Posted by dcorfield in Uncategorized.

An interesting paper by Ladislav Kvasz — The Invisible Dialog Between Mathematics and Theology, in Perspectives on Science and Christian Faith, Vol. 56, pp. 111-116.

The thesis of the paper is that monotheistic theology with its idea of the omniscient and omnipotent God, who created the world, influenced in an indirect way the process of this mathematicization. In separating ontology from epistemology, monotheistic theology opened the possibility to explain all the ambiguity connected to these phenomena as a result of human finitude and so to understand the phenomena themselves as unambiguous, and therefore accessible to mathematical description.

This thesis is explored through five notions: infinity, chance, the unknown, space and motion.

What we refer to today as infinite was in Antiquity subsumed under the notion of apeiron (\alpha \pi \epsilon i \rho o \nu).  Nevertheless, compared with our modern notion of infinity, the notion of apeiron had a much broader meaning. It applied not only to that which was infinite, but also to everything that had no boundary (i.e. no peras), that was indefinite, vague or blurred. According to ancient scholars apeiron was something lacking boundaries, lacking determination, and therefore uncertain. Mathematical study of apeiron was impossible, mathematics being the science of the determined, definite and certain knowledge. That which had no peras, could not be studied using the clear and sharp notions of mathematics.

Modern mathematics, in contrast to Antiquity, makes a distinction between infinite and indefinite. We consider the infinite, despite the fact that it has no end (finis), to be determined and unequivocal, and thus accessible to mathematical investigation. Be it an infinitely extended geometrical figure, an infinitely small quantity or an infinite set, we consider them as belonging to mathematics. The ancient notion of apeiron was thus divided into two notions: the notion of the infinite in a narrow sense, which became a part of mathematics, and the notion of the indefinite, which, as previously, has no place in mathematics.


While for the Ancients apeiron was a negative notion, associated with going astray and losing the way, for the medieval scholar the road to infinity became the road to God. God is an infinite being, but despite His infiniteness, He is absolutely perfect. As soon as the notion of infinity was applied to God, it lost its obscurity and ambiguity. Theology made the notion of infinity positive, luminous and unequivocal. All ambiguity and obscurity encountered in the notion of infinity was interpreted as the consequence of human finitude and imperfection alone. Infinity itself was interpreted as an absolutely clear and sharp notion, and therefore an ideal subject of mathematical investigation.

Evidence for the change from the Ancients is provided by Kvasz in his book Patterns of Change where he quotes Nicholas of Cusa on page 77:

It is already evident that there can be only one maximum and infinite thing. Moreover, since any two sides of any triangle cannot, if conjoined, be shorter than the third: it is evident that in the case of a triangle whose one side is infinite, the other two sides are not shorter. And because each part of what is infinite is infinite: for any triangle whose one side is infinite, the other sides must also be infinite. And since there cannot be more than one infinite thing, you understand transcendently that an infinite triangle cannot be composed of a plurality of lines, even though it is the greatest and truest triangle, incomposite and most simple… (Nicholas of Cusa 1440, p. 22) De Docta Ignorantia, trans. J. Hopkins.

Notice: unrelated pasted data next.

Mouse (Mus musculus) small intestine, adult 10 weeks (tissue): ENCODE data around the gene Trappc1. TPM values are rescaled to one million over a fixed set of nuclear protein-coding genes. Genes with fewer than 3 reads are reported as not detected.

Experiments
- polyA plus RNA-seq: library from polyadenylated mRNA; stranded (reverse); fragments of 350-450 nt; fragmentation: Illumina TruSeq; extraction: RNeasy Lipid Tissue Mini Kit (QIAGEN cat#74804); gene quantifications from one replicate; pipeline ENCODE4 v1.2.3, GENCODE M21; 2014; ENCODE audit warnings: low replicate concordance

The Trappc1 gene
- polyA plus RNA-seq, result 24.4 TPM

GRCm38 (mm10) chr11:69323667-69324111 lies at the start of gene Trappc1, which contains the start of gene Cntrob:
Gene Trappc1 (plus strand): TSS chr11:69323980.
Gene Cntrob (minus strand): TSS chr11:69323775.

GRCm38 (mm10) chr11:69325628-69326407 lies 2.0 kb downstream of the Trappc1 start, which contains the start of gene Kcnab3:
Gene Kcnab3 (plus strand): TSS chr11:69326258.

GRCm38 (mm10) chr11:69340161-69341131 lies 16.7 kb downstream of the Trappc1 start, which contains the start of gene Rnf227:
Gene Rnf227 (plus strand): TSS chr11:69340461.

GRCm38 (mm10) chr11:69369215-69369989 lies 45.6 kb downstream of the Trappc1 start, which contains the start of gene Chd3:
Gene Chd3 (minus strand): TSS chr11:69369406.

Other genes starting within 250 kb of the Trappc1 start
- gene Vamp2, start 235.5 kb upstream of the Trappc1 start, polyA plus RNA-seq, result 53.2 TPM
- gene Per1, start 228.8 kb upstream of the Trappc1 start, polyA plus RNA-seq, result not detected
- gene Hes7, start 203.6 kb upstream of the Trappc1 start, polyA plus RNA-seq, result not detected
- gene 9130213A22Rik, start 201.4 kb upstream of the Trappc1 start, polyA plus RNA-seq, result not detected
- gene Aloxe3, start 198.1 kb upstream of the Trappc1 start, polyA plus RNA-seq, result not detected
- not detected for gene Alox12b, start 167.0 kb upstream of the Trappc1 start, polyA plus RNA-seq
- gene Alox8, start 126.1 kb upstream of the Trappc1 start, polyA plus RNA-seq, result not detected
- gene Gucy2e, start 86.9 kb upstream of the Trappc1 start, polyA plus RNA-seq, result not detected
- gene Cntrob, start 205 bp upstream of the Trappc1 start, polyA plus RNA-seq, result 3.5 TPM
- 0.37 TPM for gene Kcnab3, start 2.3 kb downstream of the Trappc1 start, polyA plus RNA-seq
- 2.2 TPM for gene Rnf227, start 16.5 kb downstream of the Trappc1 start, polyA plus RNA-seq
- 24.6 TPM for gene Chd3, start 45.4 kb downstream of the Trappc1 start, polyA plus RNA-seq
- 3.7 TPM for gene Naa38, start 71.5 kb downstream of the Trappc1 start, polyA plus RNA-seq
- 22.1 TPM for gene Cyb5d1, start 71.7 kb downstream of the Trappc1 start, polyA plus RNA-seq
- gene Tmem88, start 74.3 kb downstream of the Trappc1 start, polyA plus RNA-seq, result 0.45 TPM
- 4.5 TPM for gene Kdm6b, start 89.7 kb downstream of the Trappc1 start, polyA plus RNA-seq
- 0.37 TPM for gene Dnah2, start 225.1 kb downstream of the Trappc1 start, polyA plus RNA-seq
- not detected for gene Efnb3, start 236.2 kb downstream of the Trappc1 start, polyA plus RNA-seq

It may seem odd to us that Nicholas could not imagine the limit as an isosceles triangle of fixed base is extended, but the point is that such a discussion of an infinitely large object would have been unthinkable for the Greeks.

Ultraproducts the Category Theoretic Way January 21, 2009

Posted by dcorfield in Uncategorized.

Following Alexandre’s two posts on ultraproducts of fields (here and here), I was wondering about the category theoretic view on ultraproducts. From Michael Barr’s Models of Sketches we read

Unlike limits and colimits, an ultraproduct is not defined by any universal mapping property. Of course, if the category has limits and (filtered) colimits, then it has ultraproducts constructed as colimits of products…But usually the category of models of a coherent theory (such as the theory of fields) lacks products and hence does not have categorical ultraproducts.

In fact the category theoretic definition is slightly different from the usual one, and comes with an advantage, according to Barr:

The only argument for banning the empty model that has any force comes from the observation that if (M_i) is a collection of models and M is a nonprincipal ultraproduct of the M_i, then one wants and expects that M(s) will be empty if and only if the set of  i for which M_i(s) is null belongs to the ultrafilter. If one takes the traditional definition of an ultraproduct as a quotient of the product, the ultraproduct will be empty as soon as one factor is.

Defined in terms of a colimit of products this problem goes away.

But how to cope with the problem Barr mentions with fields?

Born Free January 12, 2009

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Continuing our discussion of free entities, from Fiore and Leinster’s A simple description of Thompson’s group F we read

…many entities of interest can be described as free categories with structure. For instance, the braided monoidal category freely generated by one object is the sequence (B_n)_{n \geq 0} of Artin braid groups; the monoidal category freely generated by a monoid consists of the finite ordinals; the symmetric monoidal category freely generated by a commutative monoid consists of the finite cardinals; the symmetric monoidal category freely generated by a commutative Frobenius algebra consists of 1-dimensional smooth oriented manifolds and diffeomorphism classes of 2-dimensional cobordisms.